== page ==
By Alvin J. Silk, Lincoln Filene Professor Emeritus, Graduate School of Business Administration, Harvard University, USA, firstname.lastname@example.org
What restrictions should be placed on advertising agencies with respect to serving accounts or clients who are competitors of one another in order to avoid conflicts of interest? In recent decades, the advertising and marketing services industry has undergone a number of structural changes that forced an ongoing re-examination and modification of traditional norms and policies emphasizing exclusivity in agency–client relationships. A typology of conflicts that have arisen in the U.S. shows the variety and complexity of contemporary conflicts. Cases of conflicts reported in the trade literature are used to illustrate policy issues as well as the spillover effects and resolution of disputes.
To cope with these developments, two significant changes in conflict policies evident in current U.S. practice are identified. First, safeguards to preserve proprietary information that function as organizational, location, and personnel mobility barriers among quasi-autonomous units within a mega agency or holding company have become an essential component of conflict policies. Subject to the protection against security breaches afforded by safeguards, rival clients may be served by separate organizational units that are under common control and/or ownership. Second, a family of hybrid conflict polices has evolved that feature elements of the split account system long practiced in Japan, augmented by safeguards that serve as partial substitutes for the umbrella prohibition on serving rivals imposed by exclusivity. By relying on safeguards and splitting account assignments in a variety of ways among different organizational units within a given mega-agency or holding company that may also serve rivals (or across different mega agencies or holding companies), clients exert a measure of control over the access of those agencies to confidential information while also offering them incentives to avoid conflicts of interest.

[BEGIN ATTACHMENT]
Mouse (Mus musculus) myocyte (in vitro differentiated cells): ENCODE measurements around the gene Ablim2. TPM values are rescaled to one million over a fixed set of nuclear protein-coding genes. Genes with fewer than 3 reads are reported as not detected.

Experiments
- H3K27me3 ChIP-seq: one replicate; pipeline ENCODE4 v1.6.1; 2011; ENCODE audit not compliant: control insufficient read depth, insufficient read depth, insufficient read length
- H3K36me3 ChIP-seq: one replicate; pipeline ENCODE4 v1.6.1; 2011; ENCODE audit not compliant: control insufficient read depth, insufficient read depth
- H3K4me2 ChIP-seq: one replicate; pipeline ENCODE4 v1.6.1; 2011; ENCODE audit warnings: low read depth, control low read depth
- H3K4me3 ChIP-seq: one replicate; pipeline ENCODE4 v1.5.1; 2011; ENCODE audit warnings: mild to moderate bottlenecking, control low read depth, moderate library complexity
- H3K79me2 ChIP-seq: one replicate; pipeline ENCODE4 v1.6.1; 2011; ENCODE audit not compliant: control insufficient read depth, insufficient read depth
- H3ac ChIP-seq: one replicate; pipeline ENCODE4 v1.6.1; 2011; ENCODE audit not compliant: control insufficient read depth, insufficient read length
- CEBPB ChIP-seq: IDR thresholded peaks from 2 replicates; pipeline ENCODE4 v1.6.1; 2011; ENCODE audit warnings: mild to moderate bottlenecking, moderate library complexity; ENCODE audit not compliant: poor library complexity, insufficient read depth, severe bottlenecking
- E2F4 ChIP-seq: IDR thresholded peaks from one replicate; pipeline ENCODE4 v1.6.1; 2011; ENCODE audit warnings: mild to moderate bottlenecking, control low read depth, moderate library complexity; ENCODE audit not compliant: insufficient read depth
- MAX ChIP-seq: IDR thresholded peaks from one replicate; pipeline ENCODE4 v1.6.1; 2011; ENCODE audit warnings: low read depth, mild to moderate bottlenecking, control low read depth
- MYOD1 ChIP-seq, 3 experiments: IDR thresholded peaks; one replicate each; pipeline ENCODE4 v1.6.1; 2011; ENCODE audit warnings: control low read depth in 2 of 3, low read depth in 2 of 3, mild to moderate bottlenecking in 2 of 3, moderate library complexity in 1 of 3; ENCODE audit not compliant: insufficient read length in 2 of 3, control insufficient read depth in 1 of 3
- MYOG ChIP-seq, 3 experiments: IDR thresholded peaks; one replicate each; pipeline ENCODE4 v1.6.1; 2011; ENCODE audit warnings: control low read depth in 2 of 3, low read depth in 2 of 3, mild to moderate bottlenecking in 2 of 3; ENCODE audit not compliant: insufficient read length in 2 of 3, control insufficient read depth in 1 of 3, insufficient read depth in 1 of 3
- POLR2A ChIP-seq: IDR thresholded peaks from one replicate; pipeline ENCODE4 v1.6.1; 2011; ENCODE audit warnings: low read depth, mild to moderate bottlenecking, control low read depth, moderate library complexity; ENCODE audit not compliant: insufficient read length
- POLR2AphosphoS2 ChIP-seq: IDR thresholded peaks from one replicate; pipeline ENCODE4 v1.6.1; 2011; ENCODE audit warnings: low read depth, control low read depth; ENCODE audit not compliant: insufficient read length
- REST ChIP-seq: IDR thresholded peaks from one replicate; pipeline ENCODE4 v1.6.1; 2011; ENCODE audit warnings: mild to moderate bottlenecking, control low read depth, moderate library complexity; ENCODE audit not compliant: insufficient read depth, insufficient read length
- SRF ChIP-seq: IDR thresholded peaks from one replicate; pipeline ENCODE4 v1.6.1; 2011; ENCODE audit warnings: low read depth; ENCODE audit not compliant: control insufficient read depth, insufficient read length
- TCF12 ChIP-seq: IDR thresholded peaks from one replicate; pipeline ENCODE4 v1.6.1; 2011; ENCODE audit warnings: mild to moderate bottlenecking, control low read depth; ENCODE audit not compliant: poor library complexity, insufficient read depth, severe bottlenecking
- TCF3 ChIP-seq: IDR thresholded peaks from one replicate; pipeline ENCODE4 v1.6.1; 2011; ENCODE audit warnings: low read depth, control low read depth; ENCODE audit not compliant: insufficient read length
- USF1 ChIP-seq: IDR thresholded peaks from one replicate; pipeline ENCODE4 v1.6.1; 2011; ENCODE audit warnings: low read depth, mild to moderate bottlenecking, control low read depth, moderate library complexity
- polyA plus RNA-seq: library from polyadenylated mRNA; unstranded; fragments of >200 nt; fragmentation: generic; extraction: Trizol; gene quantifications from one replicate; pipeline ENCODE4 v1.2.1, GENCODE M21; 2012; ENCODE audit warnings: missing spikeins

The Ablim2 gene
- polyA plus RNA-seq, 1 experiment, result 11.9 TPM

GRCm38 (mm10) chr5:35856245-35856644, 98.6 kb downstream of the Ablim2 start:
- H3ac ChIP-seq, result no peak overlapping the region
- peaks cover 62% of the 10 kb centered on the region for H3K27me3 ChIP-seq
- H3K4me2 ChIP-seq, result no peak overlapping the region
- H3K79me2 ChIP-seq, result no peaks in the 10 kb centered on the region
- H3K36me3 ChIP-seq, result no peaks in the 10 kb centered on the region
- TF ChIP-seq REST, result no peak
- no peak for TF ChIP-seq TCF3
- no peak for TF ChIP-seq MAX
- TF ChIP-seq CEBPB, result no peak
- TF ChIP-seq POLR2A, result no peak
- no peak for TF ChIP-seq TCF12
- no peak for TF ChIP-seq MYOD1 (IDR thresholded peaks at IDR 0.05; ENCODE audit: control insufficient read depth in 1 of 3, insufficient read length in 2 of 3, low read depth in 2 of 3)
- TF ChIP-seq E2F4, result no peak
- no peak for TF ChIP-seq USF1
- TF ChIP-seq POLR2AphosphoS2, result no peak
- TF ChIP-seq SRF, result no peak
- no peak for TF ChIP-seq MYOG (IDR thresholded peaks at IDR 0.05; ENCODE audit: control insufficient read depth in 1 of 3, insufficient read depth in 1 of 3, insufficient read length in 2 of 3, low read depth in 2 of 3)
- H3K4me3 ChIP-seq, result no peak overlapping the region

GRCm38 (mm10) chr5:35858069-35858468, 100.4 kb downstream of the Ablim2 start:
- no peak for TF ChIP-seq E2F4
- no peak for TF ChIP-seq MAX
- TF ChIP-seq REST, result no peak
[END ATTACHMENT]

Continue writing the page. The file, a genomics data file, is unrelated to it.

Findings from the existing body of conceptual and empirical research bearing on the sources and consequences of conflicts are reviewed and directions for further research are discussed.
Despite its history as a contentious issue in agency-client relations, conflicts of interest remain a relatively undeveloped topic in both the professional and academic literature on advertising and marketing. As a step toward the development of a deeper understanding of the state of contemporary practices relating to conflict norms, Conflict Policy and Advertising Agency-Client Relations surveys and integrates three somewhat disparate bodies of relevant material that are available. First, an examination of the history of the advertising industry in the U.S. and Japan serves to inform our understanding of the development and functioning of the principal contending policy options: the exclusivity norm and the "split account system," respectively. Second, analysis of press accounts of specific conflicts and policy guidelines issued by trade associations illustrates how the re-structuring the U.S. advertising industry over the past three decades has affected potential threats of conflicts and means for addressing them. Third, a handful of theoretical and empirical studies are available that offer valuable insights into the issues and controversies surrounding conflicts that have been raised in the trade literature. After the introduction, Section 2 outlines a conceptual framework for analyzing the antecedents and consequences of conflicts of interest encountered by professional service firms and discuss the role of safeguards in addressing threats of security breaches. Section 3 traces the evolution of the exclusivity norm in the U.S. and the split account system in Japan. Section 4 examines the use of safeguard and contractual provisions in limiting agency-client conflicts. Section 5 presents a typology of conflicts and policy guidelines issued by trade associations, followed by an analysis of a hybrid family of conflict policies that has emerged to accommodate the interests of holding companies and their large diversified, global corporate clients. The resolution of conflict disputes is also discussed. Section 6 reviews the limited body of analytical and empirical research available on the economics of conflict policies. Section 7 considers directions and opportunities for further research. Section 8 provides an overview of the current state of knowledge about alternative conflict policies followed in practice, the economic rationale underlying their use, and the effects conflict policy has on the industry's efficiency and organization.